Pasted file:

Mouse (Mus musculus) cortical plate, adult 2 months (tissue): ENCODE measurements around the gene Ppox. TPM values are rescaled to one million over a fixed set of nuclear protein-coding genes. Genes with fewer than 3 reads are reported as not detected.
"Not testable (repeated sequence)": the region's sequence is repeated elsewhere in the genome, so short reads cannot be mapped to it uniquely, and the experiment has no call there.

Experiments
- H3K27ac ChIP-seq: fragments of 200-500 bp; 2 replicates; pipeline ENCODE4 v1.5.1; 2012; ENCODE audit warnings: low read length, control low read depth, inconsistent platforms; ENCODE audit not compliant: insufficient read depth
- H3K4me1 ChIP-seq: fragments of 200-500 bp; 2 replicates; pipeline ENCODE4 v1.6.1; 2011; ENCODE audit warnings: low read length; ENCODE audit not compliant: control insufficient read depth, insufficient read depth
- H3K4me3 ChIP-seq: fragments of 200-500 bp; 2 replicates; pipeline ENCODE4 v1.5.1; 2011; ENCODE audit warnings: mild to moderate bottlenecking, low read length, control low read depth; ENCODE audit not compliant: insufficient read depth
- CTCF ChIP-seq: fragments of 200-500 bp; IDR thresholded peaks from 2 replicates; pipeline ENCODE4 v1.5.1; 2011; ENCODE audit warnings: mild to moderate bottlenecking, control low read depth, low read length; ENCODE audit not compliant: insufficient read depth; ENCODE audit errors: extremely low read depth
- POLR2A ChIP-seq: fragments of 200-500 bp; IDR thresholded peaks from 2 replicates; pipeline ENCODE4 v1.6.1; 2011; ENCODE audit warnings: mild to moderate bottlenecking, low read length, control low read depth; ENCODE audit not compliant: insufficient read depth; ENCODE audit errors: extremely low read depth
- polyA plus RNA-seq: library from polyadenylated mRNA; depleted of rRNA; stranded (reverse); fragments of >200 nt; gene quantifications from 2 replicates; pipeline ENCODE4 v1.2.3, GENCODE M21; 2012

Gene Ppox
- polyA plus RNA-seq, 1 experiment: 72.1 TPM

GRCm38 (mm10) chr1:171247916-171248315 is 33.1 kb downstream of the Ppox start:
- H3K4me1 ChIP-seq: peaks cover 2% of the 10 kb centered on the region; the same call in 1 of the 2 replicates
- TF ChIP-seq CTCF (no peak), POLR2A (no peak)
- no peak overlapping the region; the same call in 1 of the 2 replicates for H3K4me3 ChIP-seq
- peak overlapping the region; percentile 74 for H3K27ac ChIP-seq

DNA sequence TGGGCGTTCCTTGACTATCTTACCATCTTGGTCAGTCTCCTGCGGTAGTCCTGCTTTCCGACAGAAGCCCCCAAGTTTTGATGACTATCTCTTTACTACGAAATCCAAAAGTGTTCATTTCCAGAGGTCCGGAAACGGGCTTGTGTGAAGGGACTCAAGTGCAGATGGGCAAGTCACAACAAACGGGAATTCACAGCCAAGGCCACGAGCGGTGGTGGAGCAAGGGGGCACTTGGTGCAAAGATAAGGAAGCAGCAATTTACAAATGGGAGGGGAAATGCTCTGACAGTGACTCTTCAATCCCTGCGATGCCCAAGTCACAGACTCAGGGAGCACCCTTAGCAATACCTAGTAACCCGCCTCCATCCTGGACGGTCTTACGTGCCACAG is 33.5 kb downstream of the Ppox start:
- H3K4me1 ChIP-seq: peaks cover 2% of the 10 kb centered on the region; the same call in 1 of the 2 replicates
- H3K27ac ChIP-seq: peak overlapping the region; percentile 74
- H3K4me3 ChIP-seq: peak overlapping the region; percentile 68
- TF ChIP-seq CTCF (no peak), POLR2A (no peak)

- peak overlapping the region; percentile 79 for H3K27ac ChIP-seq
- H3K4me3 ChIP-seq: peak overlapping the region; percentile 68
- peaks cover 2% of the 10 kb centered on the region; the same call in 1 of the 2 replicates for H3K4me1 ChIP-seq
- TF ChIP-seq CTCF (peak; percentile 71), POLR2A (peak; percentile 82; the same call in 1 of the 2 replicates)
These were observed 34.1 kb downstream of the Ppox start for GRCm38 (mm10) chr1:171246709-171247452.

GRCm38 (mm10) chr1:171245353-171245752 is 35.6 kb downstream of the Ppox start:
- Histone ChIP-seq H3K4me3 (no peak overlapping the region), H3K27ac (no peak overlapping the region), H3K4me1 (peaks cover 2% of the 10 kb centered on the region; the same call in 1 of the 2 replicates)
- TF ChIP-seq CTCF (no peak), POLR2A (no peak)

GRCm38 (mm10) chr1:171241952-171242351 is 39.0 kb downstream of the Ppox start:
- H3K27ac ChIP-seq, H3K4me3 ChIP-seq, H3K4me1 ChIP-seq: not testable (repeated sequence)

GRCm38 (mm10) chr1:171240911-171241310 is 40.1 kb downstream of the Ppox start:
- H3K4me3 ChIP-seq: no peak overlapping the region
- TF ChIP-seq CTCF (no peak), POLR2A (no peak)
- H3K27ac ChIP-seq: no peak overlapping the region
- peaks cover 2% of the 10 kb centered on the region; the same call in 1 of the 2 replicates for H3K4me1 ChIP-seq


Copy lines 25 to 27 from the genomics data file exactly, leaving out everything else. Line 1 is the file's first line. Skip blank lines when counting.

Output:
- TF ChIP-seq CTCF (peak; percentile 71), POLR2A (peak; percentile 82; the same call in 1 of the 2 replicates)
These were observed 34.1 kb downstream of the Ppox start for GRCm38 (mm10) chr1:171246709-171247452.

GRCm38 (mm10) chr1:171245353-171245752 is 35.6 kb downstream of the Ppox start: